Reggae Report Archive Project

peThe Jamaica Gleaner reports, “For almost 20 years, Peggy Quattro criss-crossed the world gathering news for her magazine Reggae Report. Now, she is looking to share the publication’s catalogue by establishing a cyber-archive.”

Quattro recently launched the Reggae Report Archive Project and hopes that people can pledge financial support through KIckstarter to help get the archives on the Internet. As an incentive, she is offering a range of prizes which include a founding member certificate, vintage T-shirts and posters, Bob Marley art, CDs and DVDs. She explains, “The objective of the Kickstarter archive project is to raise the funds to create a home worthy of all this information. This is reggae history. This is authentic information from the root.”

Quattro started Reggae Report as a newsletter in 1983 with Mikey Zappow. It expanded to a quarterly magazine that covered the international reggae scene, world beat music from Europe and Africa, and the latest in soca. The magazine was last published in 1998. Quattro produced 124 issues of the Reggae Report, featuring “hundreds upon hundreds of articles, interviews, reviews and world news.”

Born in Ohio, Quattro lived for 7 years in Europe, where she first fell in love with reggae. In a 2010 interview, she says, “In 1976, while living in Nϋrnberg, Germany, my friends played Jimmy Cliff’s ‘Harder They Come’ and followed with some Bob Marley music, who was touring Germany at the time.  I fell in love with the rhythm, the message, and never looked back.” She got involved with Jamaican music professionally while living in Miami in the early 1980s; she was then an assistant to Don Taylor, former manager of Bob Marley.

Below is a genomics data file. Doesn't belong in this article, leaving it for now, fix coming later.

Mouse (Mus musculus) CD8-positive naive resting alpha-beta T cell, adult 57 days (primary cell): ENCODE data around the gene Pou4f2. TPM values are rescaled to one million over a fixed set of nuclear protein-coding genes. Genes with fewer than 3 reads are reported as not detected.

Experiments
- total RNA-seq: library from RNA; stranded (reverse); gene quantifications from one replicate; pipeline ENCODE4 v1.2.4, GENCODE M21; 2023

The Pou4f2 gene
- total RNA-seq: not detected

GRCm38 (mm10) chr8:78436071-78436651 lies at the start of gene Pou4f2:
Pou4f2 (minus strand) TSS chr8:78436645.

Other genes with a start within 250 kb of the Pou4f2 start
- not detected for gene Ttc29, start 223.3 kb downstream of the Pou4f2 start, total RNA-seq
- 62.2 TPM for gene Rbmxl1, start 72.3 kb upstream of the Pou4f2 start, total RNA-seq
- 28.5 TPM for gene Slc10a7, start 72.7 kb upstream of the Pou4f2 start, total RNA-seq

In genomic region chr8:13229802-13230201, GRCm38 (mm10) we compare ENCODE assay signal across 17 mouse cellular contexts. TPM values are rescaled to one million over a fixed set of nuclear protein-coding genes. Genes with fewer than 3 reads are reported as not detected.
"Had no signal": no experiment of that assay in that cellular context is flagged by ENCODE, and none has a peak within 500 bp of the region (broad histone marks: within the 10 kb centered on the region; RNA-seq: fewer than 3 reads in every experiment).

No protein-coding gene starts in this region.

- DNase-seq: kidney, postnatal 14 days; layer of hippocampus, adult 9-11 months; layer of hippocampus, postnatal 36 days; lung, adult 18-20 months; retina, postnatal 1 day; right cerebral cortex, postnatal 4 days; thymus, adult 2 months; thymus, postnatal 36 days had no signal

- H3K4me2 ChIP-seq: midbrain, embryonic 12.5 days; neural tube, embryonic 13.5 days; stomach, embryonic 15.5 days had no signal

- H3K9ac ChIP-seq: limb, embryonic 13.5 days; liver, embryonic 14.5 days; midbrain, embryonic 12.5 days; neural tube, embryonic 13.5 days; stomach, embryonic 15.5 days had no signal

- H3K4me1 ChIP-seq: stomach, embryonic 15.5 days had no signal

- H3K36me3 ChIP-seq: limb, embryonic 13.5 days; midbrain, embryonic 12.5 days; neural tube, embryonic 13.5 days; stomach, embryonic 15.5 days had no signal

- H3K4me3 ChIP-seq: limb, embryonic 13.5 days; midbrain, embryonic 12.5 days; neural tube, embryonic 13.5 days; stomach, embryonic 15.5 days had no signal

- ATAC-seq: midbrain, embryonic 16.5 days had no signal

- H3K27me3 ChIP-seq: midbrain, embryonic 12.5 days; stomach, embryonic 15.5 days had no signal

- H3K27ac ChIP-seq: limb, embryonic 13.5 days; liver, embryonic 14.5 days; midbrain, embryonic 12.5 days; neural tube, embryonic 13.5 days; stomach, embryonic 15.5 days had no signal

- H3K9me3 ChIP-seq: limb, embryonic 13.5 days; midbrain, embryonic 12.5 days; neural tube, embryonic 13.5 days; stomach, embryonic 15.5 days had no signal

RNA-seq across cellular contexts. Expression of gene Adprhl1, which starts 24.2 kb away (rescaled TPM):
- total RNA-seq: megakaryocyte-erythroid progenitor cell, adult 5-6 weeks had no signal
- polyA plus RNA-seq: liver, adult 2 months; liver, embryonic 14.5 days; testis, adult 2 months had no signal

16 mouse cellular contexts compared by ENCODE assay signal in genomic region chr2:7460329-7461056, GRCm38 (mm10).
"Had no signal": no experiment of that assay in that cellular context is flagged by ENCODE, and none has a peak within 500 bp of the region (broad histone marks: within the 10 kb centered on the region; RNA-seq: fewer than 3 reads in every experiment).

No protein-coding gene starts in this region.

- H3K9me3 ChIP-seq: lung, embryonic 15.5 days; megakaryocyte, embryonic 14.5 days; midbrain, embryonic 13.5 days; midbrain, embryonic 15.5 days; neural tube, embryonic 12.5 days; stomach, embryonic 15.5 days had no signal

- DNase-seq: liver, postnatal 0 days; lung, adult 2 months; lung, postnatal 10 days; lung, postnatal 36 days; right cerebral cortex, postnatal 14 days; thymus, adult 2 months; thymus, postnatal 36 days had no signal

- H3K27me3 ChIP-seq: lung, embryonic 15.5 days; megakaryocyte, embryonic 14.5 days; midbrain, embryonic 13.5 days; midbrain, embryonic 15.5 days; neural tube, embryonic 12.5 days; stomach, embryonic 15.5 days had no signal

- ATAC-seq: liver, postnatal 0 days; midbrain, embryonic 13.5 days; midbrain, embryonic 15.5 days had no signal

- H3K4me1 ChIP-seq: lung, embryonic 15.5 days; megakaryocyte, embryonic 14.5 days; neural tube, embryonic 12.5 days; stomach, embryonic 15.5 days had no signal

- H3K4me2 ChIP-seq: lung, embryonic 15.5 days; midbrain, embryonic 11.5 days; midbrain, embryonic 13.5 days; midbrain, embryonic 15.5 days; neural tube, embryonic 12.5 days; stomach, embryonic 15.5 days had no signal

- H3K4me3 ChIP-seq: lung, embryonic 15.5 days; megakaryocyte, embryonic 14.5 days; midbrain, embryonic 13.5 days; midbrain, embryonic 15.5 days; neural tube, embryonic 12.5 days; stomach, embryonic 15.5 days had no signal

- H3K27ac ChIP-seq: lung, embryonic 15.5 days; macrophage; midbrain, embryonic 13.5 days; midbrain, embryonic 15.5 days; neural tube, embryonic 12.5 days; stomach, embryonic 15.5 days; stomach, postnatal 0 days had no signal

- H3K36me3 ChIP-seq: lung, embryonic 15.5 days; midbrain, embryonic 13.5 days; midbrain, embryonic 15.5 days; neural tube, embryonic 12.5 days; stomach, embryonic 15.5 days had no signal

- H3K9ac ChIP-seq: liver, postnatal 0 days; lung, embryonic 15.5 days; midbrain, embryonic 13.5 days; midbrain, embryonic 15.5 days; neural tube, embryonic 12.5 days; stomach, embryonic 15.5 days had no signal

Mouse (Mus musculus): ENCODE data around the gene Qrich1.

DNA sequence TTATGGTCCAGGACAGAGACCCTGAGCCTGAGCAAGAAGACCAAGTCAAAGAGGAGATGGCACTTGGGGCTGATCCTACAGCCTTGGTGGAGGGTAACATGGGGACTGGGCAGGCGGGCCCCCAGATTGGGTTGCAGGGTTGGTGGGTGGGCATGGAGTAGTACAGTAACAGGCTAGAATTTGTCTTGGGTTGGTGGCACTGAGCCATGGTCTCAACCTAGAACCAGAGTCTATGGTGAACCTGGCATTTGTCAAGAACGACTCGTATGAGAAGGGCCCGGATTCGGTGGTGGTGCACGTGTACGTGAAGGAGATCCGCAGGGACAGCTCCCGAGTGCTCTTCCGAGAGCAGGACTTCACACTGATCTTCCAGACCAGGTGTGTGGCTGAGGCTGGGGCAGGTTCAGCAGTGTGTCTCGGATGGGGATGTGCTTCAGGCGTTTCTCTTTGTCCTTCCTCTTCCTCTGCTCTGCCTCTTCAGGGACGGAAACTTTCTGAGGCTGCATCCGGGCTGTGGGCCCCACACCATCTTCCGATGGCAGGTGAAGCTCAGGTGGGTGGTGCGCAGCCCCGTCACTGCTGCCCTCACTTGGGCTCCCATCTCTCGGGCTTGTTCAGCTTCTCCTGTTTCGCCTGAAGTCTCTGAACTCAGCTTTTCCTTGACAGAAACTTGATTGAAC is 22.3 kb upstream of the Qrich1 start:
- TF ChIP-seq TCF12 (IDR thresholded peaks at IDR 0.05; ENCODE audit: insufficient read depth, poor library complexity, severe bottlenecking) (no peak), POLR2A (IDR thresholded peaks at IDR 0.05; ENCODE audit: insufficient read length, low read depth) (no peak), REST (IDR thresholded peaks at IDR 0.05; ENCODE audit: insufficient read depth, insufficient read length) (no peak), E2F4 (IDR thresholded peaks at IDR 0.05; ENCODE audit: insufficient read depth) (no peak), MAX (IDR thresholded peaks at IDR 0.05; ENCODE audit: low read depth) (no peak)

Reggae Report grew considerably, especially in the 1990s when dancehall became popular in the United States. The US was the publication’s largest market, followed by Jamaica, the United Kingdom, Canada and France. Its best sellers, says Quattro, were its theme issues, such as the Bob Marley tribute issues, Peter Tosh tributes, “Dancehall Rules,” and “Women in Reggae.” She stresses that many of the issues explore topics that are still relevant today.

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